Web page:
Evidence for Learning: Improving mathematics in upper primary and lower secondary

Improving mathematics in upper primary and lower secondary

Eight recommendations to support schools improve mathematics in upper primary and lower secondary.

This guide was developed by reviewing the best available international research and consulting experts, teachers, and academics to arrive at key principles for effective teaching of mathematics.

This Guidance Report offers eight practical, evidence‑based recommendations – that are relevant to all students in upper primary and lower secondary – but particularly to those struggling with their mathematics.1

Students who are falling behind in maths, come disproportionately from disadvantaged homes. A 15‑year‑old from a low socio‑economic background is nearly four times more likely to be below expected levels for maths achievement than classmates from more advantaged homes.

This guide is aimed primarily at subject leaders, principals, and other staff with responsibility for leading improvements in mathematics teaching. It is not intended to provide a comprehensive guide to mathematics teaching, but rather makes recommendations where there are research findings that schools can use to make a significant difference to students’ learning, and has focused on the questions that appear to be most salient to practitioners.

Guidance Report

First Edition


School Phase

  • Recommendation 1: Use assessment to build on students’ existing knowledge and understanding.

  • Recommendation 2: Use manipulatives and representations.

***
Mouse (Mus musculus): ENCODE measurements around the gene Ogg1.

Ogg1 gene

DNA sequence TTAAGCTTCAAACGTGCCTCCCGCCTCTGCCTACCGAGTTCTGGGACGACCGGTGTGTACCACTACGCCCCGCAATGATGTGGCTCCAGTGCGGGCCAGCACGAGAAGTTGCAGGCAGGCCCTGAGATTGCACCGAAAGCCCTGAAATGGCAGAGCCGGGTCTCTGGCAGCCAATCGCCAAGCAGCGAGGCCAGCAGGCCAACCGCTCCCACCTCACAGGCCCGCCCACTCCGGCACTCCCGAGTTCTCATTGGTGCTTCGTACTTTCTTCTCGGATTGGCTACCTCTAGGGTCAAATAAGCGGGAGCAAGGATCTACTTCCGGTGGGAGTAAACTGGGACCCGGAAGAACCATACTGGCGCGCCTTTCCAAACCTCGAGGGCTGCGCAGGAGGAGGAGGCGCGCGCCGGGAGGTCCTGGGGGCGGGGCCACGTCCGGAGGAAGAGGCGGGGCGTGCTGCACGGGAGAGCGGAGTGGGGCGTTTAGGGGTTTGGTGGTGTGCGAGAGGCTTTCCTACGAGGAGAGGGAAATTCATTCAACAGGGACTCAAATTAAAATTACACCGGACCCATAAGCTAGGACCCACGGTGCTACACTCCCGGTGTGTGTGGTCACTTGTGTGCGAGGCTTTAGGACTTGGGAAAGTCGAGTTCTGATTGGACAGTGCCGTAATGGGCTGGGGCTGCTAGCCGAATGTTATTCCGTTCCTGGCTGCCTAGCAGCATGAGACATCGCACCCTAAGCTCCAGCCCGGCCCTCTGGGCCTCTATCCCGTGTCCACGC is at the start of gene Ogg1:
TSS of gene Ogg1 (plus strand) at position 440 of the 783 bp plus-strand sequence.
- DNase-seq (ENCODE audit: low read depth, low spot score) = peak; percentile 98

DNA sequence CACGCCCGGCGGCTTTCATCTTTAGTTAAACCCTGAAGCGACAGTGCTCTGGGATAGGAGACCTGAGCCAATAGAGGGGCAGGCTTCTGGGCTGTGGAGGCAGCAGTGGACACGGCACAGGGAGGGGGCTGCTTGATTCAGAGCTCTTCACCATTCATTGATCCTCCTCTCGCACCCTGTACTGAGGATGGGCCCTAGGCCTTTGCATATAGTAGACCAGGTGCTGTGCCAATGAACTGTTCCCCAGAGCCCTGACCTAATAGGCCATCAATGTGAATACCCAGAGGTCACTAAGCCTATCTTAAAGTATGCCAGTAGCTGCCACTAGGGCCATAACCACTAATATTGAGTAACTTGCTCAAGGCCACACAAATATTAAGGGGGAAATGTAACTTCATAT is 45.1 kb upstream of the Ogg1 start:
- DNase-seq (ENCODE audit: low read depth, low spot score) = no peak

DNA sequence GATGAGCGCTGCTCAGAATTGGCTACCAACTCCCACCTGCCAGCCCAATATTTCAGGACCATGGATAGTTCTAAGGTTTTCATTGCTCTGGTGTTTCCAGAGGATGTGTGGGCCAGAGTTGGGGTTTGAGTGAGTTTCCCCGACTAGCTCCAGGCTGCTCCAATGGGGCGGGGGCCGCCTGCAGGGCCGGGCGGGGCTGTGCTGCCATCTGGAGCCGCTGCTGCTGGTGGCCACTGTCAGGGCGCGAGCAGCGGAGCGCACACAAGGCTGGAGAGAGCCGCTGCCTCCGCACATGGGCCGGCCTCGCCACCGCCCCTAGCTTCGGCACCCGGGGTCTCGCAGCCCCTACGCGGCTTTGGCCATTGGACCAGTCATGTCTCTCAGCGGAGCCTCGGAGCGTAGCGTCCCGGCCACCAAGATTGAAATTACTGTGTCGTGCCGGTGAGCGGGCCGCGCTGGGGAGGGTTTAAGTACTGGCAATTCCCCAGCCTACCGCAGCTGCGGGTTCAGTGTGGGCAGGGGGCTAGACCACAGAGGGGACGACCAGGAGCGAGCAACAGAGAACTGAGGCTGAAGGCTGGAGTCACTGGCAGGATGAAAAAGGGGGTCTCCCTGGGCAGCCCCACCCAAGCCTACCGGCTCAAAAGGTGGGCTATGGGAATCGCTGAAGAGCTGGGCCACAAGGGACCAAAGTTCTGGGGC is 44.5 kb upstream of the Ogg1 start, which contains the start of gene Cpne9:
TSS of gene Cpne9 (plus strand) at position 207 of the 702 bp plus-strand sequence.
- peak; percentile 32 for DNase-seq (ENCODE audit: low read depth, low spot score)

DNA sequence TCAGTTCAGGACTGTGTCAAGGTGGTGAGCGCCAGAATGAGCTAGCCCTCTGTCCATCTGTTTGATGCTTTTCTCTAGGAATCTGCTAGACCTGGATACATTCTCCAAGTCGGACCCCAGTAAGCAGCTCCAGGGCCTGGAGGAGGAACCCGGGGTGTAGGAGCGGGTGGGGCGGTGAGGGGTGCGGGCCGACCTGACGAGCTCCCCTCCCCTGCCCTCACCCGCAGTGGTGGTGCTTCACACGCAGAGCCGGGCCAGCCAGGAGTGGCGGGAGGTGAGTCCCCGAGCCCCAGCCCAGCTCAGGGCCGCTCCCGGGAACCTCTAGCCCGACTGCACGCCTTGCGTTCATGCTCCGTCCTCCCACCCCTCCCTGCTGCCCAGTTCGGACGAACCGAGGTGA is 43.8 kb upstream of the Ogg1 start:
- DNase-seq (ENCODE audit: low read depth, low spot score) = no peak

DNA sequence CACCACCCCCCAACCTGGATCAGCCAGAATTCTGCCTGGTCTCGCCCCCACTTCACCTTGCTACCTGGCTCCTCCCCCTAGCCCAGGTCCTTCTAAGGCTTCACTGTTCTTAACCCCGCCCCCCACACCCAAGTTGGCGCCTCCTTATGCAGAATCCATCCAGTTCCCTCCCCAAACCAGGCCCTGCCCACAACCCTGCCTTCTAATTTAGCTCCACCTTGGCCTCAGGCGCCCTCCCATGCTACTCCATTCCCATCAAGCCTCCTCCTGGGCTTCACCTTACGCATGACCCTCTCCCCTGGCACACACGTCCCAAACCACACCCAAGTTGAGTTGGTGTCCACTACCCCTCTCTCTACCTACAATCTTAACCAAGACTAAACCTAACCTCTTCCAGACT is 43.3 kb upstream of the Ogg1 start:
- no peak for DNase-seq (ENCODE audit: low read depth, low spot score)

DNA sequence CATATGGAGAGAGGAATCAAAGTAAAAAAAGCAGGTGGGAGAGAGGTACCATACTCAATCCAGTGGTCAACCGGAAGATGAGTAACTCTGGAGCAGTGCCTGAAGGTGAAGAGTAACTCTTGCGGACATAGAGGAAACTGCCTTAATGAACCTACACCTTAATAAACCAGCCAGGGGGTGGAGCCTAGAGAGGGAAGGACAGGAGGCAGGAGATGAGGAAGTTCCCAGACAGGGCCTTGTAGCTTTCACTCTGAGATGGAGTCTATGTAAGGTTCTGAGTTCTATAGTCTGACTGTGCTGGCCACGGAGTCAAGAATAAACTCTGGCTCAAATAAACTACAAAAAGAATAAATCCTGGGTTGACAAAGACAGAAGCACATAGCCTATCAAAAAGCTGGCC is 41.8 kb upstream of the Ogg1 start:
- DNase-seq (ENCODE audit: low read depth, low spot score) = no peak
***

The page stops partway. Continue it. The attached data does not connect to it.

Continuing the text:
• Recommendation 3: Teach strategies for solving problems.

  • Recommendation 4: Enable students to develop a rich network of mathematical knowledge.

  • Recommendation 5: Develop students’ independence and motivation.

  • Recommendation 6: Use tasks and resources to challenge and support students’ mathematics.

  • Recommendation 7: Use structured interventions to provide additional support.

  • Recommendation 8: Support students to make a successful transition between primary and secondary school.

Evidence for Learning has produced another Guidance Report Putting Evidence to Work: A School’s Guide to Implementation which can be used as a guide as you plan to implement changes in your school relating to improving mathematics.

Implementation can be described as a series of stages relating to thinking about, preparing for, delivering, and sustaining change. The section Acting on the evidence, suggests a range of strategies that you might find helpful in planning, structuring and delivering a whole‑school approach to mathematics. 

1. Thomson, Sue; De Bortoli, Lisa & Underwood, Catherine 2016, PISA 2015: A first look at Australia’s results, Australian Council for Educational Research, Camberwell. acer.org/au/ozpisa.

This Guidance Report and supporting materials are licensed under a Creative Commons licence as outlined below. Permission may be granted for derivatives, please contact Evidence for Learning for more information.

This work is licensed under a Creative Commons Attribution-NonCommercial-NoDerivatives 4.0 International Licence.